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Future Minerals Scenarios for the UK

Mankelow, Joseph; Highley, David. 2014 Future Minerals Scenarios for the UK. UK Minerals Forum, 37pp. (UNSPECIFIED) (Unpublished)

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UK Minerals Forum Futures Working Group - Final Report 08102014.pdf

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Abstract/Summary

Need - Adequate and resilient supplies of minerals are essential to support the growth and success of the UK economy and therefore the well-being of its population. Resources - Geology is fundamental to which minerals may be produced domestically. The UK is fortunate in being relatively well endowed with mineral resources, and their extraction and use have played an important role in the historic development of the economy. The UK continues to have an economically important minerals industry, with oil, gas, and construction the dominant sectors by tonnage and value. Although UK coal production is much diminished, coal still makes a vital contribution to our current energy mix. A number of industrial minerals support downstream industries and some important export markets. In addition, the UK’s mineral potential still attracts interest - a major new tungsten mine in Devon will start production in 2015. However, the UK is not self-sufficient in a number of key sectors, particularly metals and, increasingly, energy - oil, gas and coal. The future potential to access unconventional energy resources, notably shale gas, is as yet unknown and requires significant further investigation. History - Major changes in the fortunes of each of the UK’s extractive sectors have occurred in the last four decades. Overall the trend has been one of decline, annual volumes of minerals production and consumption being roughly 200 Mt lower (by about 35%) in 2011 than in 1970, although this decline partly reflects the recent recession. A decoupling of economic growth with apparent minerals consumption suggests greater resource efficiency but this may mask under-investment in infrastructure and the move of manufacturing overseas. Nevertheless minerals remain the largest material flow in the economy with some 290 million tonnes produced in 2012, of which 193 million tonnes was from onshore. Drivers of change - Future demand and supply of the products of the UK minerals industry will be affected by a number of external factors. Major drivers of change include: • growth in the economy; • the security and cost of energy supplies; • future investment in construction and infrastructure; • evolving technology; • the balance between the benefits of minerals extraction and the associated impacts on the environment and society; and • the political (and regulatory) framework within which the minerals industry operates. With rapidly declining domestic reserves of oil and gas, ensuring energy supplies at a cost acceptable to consumers as well as the environment is crucial. Despite the prospects of large shale gas resources, commercial evaluation in the UK is still in its infancy and commercial viability as yet unknown. Future population and household growth will require large-scale investment in more housing and new and improved infrastructure, including energy. These in turn will drive demand for construction materials (aggregates, cement, ready-mix concrete, asphalt, bricks, tiles, glass and plaster products), all of which are currently UK-sourced. Some, like cement, lime, bricks and glass manufacture are also energy-intensive. Delivery - It remains to be seen whether regulatory systems and high energy costs frustrate the delivery of the essential raw materials needed by the UK economy over the next 35 years. Balancing such factors with the UK’s carbon reduction targets for 2050 is also challenging. Conclusion - Future minerals supply, whether through imports or domestic production, cannot be taken for granted. Access to long-term supplies of minerals is of crucial importance if the UK is to achieve sustainable growth, a balanced economy, security of energy supply, renewal of infrastructure and increased climate change resilience. This cannot be left entirely to private industry or global markets. It is the responsibility of Government to establish an appropriate policy, regulatory and fiscal framework to encourage sustainable production that balances economic, social and environmental priorities. Given the crucial importance of minerals, and minerals-based products, to the economy and society, the Future Minerals Scenarios Working Group recommends that the minerals industry should work alongside policymakers and other interested stakeholders to develop a UK Minerals Strategy within the UK’s wider industrial strategy. With good will and determined effort it is surely possible to conserve what is essential in our landscapes, habitats and cultural heritage while meeting UK demand for minerals over the next 35 years to 2050.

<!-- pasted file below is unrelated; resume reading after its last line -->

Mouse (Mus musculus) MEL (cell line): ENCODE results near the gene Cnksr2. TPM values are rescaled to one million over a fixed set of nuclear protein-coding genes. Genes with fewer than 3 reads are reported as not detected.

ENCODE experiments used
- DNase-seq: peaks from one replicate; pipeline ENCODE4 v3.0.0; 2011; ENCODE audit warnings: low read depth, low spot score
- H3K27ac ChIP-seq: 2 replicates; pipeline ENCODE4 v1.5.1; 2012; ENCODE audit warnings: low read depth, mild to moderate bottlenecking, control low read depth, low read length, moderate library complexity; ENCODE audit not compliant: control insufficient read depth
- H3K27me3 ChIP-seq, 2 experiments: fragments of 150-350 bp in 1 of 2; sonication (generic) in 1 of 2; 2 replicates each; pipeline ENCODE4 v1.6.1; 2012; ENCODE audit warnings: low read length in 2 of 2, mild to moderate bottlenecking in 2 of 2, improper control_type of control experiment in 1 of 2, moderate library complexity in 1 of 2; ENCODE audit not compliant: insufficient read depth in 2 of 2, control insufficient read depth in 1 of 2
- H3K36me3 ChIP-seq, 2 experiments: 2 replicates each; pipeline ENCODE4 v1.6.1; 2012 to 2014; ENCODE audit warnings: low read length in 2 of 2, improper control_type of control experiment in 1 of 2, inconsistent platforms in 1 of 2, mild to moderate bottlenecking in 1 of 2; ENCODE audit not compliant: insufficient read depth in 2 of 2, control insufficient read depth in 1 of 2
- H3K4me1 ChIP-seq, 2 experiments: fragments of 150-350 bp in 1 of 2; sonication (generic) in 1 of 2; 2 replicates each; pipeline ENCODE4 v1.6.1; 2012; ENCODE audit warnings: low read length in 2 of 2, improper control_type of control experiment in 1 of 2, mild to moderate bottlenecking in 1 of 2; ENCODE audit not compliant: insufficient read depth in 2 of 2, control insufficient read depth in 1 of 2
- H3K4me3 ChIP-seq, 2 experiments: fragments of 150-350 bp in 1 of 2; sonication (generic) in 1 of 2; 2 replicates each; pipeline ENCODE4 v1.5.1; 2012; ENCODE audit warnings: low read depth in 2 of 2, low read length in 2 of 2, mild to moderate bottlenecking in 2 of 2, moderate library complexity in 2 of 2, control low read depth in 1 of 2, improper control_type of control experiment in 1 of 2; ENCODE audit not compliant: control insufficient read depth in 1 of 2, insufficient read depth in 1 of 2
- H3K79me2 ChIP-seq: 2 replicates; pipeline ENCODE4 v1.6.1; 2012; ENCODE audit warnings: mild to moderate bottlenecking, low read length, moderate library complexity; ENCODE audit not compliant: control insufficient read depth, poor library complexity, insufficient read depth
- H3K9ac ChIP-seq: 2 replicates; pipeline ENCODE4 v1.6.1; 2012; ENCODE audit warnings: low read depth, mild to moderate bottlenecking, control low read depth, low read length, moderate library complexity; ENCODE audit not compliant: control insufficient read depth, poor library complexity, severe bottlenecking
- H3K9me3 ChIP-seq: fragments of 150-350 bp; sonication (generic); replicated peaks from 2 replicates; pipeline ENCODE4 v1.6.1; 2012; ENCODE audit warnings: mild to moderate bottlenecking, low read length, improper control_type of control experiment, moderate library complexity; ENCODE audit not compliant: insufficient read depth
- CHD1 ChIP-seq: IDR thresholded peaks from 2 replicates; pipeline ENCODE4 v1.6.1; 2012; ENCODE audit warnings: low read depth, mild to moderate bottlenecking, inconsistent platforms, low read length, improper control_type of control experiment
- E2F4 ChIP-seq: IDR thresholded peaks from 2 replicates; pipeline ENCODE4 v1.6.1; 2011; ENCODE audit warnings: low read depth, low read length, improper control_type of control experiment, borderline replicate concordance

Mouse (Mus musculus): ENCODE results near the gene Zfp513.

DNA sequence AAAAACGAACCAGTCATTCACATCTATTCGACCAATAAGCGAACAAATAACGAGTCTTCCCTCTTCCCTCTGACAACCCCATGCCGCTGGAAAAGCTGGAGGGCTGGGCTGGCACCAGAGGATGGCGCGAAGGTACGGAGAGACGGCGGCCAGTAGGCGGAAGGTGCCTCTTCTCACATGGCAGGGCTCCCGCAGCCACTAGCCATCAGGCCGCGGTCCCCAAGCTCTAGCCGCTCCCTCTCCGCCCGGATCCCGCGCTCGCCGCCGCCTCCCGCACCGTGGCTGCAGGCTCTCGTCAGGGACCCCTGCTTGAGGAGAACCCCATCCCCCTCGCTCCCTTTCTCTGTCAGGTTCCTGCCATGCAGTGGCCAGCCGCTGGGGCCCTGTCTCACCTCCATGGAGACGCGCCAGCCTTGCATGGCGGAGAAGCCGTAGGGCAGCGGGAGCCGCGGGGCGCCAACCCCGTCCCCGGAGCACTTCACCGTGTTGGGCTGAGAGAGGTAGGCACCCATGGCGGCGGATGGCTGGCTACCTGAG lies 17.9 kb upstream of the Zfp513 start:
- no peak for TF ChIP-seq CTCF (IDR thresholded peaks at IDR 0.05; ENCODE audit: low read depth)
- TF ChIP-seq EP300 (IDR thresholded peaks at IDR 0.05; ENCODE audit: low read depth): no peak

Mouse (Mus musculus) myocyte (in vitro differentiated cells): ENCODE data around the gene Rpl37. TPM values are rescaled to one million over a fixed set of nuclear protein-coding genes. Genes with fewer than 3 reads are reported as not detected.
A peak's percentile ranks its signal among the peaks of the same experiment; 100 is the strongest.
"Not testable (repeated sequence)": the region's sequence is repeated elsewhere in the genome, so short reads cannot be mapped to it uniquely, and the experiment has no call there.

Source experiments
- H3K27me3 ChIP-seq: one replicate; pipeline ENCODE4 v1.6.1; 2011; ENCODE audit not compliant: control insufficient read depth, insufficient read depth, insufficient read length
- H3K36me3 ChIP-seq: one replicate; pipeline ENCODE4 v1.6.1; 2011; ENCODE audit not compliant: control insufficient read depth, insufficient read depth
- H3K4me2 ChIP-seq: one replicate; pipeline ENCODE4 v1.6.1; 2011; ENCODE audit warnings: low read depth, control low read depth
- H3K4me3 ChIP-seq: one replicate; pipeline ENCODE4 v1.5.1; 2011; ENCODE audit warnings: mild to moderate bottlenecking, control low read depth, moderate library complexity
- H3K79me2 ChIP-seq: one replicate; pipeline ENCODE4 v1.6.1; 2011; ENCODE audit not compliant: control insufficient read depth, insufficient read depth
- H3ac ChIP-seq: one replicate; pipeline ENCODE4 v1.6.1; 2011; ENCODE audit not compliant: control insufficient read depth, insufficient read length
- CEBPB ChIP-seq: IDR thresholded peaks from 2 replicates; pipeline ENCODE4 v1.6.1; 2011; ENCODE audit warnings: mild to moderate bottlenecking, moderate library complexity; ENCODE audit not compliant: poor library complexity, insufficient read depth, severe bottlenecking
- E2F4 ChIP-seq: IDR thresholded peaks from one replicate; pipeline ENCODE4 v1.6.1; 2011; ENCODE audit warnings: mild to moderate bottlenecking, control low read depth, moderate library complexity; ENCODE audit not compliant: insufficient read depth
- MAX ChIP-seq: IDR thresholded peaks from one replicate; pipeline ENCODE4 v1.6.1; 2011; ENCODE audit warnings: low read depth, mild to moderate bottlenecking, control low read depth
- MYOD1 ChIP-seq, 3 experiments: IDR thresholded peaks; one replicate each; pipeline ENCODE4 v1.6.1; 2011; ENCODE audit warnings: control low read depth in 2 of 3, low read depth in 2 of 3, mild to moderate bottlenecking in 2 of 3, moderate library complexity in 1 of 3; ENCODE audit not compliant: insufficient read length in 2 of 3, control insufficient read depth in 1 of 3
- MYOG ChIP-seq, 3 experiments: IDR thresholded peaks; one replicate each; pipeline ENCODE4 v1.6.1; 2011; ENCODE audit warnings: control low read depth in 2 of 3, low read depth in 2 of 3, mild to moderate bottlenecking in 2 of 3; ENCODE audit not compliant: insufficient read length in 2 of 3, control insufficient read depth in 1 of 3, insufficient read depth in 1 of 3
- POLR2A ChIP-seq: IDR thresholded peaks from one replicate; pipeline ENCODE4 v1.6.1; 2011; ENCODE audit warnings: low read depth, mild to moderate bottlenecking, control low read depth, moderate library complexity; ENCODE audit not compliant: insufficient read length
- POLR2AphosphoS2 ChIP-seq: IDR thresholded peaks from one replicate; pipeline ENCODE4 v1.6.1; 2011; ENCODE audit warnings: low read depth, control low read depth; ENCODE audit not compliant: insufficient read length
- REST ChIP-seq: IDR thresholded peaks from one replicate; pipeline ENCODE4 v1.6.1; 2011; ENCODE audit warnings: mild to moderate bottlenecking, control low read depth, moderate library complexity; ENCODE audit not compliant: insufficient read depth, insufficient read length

Item Type: Publication - Report (UNSPECIFIED)
Funders/Sponsors: UK Minerals Forum
NORA Subject Terms: Earth Sciences
General > Science Policy
Related URLs:
Date made live: 26 Nov 2014 13:56 +0 (UTC)
URI: http://nora.nerc.ac.uk/id/eprint/508896

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